Jury rules for Baylor in dispute over business-interruption coverage for COVID losses

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Jurors in Texas awarded $12 million to Baylor College of Medicine last week in a dispute over whether its commercial property insurer covered COVID-19 losses.

Lawyers for Baylor said the verdict may be the first for plaintiffs in COVID business-interruption litigation against insurers, reports. Reuters also has coverage.

Judges have mostly tossed lawsuits against insurers because of policy requirements for a “direct physical loss or damage” to property before coverage kicks in. The judge in the Baylor case allowed jurors to decide the physical loss issue.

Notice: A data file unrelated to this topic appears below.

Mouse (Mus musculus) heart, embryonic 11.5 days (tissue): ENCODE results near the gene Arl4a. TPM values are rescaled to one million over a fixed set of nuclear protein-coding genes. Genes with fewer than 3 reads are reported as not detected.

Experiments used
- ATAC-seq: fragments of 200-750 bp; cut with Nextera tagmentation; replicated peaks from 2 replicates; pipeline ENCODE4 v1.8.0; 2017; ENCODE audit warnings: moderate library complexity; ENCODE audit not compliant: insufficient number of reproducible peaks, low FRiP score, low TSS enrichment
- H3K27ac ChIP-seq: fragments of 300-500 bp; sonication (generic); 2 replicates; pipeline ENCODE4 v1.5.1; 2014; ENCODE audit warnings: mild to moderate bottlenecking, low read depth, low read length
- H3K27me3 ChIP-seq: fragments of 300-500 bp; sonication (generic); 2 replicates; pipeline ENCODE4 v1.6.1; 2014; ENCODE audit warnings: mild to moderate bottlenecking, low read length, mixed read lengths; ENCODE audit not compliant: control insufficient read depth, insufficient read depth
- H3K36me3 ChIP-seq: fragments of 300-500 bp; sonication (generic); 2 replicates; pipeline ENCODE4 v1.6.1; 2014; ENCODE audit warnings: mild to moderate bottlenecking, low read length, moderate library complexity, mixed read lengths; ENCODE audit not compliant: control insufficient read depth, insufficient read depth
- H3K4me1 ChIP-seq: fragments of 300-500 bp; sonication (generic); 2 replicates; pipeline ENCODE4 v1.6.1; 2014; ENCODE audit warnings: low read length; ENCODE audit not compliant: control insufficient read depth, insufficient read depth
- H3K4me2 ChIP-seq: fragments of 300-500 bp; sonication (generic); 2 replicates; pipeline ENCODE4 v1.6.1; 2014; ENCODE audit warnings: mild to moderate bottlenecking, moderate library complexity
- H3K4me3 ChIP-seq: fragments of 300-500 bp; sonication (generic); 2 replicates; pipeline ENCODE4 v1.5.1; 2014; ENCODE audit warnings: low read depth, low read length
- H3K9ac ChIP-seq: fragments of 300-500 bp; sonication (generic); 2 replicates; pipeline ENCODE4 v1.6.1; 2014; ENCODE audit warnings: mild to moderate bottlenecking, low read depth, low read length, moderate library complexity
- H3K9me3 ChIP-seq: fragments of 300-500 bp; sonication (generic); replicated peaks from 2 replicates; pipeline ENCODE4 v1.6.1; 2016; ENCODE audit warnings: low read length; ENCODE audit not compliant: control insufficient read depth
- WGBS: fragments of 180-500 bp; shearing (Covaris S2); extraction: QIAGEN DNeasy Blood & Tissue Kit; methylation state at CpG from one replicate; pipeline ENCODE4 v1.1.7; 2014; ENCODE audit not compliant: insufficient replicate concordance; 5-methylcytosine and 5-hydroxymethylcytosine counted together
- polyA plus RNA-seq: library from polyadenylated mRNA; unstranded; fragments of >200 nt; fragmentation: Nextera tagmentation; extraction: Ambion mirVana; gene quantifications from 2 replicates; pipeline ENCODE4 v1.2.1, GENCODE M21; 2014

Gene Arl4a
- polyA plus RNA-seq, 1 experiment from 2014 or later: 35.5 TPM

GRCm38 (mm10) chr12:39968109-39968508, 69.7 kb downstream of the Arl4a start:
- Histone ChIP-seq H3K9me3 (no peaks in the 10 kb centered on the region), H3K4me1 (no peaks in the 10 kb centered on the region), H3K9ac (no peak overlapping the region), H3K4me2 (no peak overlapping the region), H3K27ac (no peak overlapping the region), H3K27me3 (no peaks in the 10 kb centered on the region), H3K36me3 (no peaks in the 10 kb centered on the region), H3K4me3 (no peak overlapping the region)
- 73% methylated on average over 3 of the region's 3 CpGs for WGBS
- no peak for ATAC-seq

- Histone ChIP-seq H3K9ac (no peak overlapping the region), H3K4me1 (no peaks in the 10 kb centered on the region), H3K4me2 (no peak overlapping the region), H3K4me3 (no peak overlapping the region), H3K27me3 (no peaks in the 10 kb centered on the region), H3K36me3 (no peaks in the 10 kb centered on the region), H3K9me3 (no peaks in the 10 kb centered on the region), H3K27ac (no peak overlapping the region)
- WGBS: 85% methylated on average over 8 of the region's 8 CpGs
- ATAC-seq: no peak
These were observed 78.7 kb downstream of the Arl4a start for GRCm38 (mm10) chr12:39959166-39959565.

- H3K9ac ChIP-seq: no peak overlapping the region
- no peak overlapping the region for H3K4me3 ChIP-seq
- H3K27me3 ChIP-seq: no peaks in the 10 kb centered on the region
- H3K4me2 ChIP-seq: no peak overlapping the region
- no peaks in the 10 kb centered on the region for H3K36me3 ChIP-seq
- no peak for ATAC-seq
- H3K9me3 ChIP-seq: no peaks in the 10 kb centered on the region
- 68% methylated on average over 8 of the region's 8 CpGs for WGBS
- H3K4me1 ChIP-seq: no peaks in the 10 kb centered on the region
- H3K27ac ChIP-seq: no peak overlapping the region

Jurors found Baylor suffered $48.5 million in losses after the pandemic forced the school to reduce operations at clinics, stop all elective procedures, reduce laboratory research services and cut its teaching programs.

But the defendants, Lloyd’s of London syndicates, provided one fourth of insurance coverage and they were responsible for only one-fourth of the losses, lead Baylor lawyer Murray Fogler told Reuters.

The judge in the case had ruled for two other Baylor insurers last year because their policies excluded coverage for viruses. In the Baylor trial, the school’s expert had testified the virus that causes COVID-19 had settled on surfaces and made the property less valuable.

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